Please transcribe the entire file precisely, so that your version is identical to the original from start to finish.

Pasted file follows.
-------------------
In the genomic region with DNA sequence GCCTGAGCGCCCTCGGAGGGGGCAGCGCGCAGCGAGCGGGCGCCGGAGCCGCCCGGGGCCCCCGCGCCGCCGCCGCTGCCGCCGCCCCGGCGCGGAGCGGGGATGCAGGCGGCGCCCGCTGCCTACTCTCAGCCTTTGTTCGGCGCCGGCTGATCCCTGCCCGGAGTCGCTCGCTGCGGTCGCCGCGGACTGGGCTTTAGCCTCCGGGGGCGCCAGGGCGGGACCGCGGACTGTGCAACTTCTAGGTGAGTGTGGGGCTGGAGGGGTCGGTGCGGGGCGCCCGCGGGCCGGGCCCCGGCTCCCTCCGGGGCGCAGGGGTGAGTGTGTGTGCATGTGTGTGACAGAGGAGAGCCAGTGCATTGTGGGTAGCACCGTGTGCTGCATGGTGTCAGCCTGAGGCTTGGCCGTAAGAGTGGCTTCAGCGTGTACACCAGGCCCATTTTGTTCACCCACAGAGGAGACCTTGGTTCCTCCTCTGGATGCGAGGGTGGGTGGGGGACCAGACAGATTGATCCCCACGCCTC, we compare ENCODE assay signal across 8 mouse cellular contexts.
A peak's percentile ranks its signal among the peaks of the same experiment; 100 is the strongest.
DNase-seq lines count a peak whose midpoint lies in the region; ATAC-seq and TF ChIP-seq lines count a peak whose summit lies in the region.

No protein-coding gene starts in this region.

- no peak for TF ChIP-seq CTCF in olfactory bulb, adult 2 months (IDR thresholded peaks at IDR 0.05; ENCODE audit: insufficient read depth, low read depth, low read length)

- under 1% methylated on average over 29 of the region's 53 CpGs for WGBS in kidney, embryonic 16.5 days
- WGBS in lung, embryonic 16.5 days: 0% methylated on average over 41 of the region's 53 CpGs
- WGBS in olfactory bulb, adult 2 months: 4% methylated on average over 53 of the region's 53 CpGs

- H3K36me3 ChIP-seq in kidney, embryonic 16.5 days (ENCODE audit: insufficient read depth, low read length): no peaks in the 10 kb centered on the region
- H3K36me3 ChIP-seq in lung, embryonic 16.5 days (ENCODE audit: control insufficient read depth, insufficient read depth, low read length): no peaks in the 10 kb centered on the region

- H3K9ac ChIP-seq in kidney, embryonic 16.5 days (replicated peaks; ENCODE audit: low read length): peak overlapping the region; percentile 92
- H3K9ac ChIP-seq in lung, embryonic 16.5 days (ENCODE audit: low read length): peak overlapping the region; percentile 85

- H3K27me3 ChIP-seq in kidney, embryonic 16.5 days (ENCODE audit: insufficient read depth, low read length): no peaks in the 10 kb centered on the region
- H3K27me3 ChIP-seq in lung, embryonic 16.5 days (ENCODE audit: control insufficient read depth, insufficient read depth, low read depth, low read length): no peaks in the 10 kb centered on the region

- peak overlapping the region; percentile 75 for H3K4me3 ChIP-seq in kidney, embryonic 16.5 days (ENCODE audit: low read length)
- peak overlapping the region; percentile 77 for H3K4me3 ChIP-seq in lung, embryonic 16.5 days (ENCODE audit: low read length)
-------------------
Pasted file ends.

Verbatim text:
In the genomic region with DNA sequence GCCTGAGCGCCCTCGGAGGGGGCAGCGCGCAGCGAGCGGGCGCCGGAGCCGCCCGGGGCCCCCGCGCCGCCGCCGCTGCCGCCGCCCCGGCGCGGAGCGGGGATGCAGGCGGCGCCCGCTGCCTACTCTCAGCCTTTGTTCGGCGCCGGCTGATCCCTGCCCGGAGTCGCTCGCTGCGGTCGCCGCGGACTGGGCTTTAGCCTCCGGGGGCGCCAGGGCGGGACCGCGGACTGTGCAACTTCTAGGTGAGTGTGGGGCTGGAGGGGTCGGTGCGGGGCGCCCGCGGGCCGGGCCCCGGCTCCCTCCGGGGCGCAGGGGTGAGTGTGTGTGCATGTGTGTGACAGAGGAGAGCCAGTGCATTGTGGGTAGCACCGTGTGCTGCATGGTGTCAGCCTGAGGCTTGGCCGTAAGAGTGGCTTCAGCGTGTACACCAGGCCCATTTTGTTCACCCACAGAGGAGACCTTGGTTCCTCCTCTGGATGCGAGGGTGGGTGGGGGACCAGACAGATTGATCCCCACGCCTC, we compare ENCODE assay signal across 8 mouse cellular contexts.
A peak's percentile ranks its signal among the peaks of the same experiment; 100 is the strongest.
DNase-seq lines count a peak whose midpoint lies in the region; ATAC-seq and TF ChIP-seq lines count a peak whose summit lies in the region.

No protein-coding gene starts in this region.

- no peak for TF ChIP-seq CTCF in olfactory bulb, adult 2 months (IDR thresholded peaks at IDR 0.05; ENCODE audit: insufficient read depth, low read depth, low read length)

- under 1% methylated on average over 29 of the region's 53 CpGs for WGBS in kidney, embryonic 16.5 days
- WGBS in lung, embryonic 16.5 days: 0% methylated on average over 41 of the region's 53 CpGs
- WGBS in olfactory bulb, adult 2 months: 4% methylated on average over 53 of the region's 53 CpGs

- H3K36me3 ChIP-seq in kidney, embryonic 16.5 days (ENCODE audit: insufficient read depth, low read length): no peaks in the 10 kb centered on the region
- H3K36me3 ChIP-seq in lung, embryonic 16.5 days (ENCODE audit: control insufficient read depth, insufficient read depth, low read length): no peaks in the 10 kb centered on the region

- H3K9ac ChIP-seq in kidney, embryonic 16.5 days (replicated peaks; ENCODE audit: low read length): peak overlapping the region; percentile 92
- H3K9ac ChIP-seq in lung, embryonic 16.5 days (ENCODE audit: low read length): peak overlapping the region; percentile 85

- H3K27me3 ChIP-seq in kidney, embryonic 16.5 days (ENCODE audit: insufficient read depth, low read length): no peaks in the 10 kb centered on the region
- H3K27me3 ChIP-seq in lung, embryonic 16.5 days (ENCODE audit: control insufficient read depth, insufficient read depth, low read depth, low read length): no peaks in the 10 kb centered on the region

- peak overlapping the region; percentile 75 for H3K4me3 ChIP-seq in kidney, embryonic 16.5 days (ENCODE audit: low read length)
- peak overlapping the region; percentile 77 for H3K4me3 ChIP-seq in lung, embryonic 16.5 days (ENCODE audit: low read length)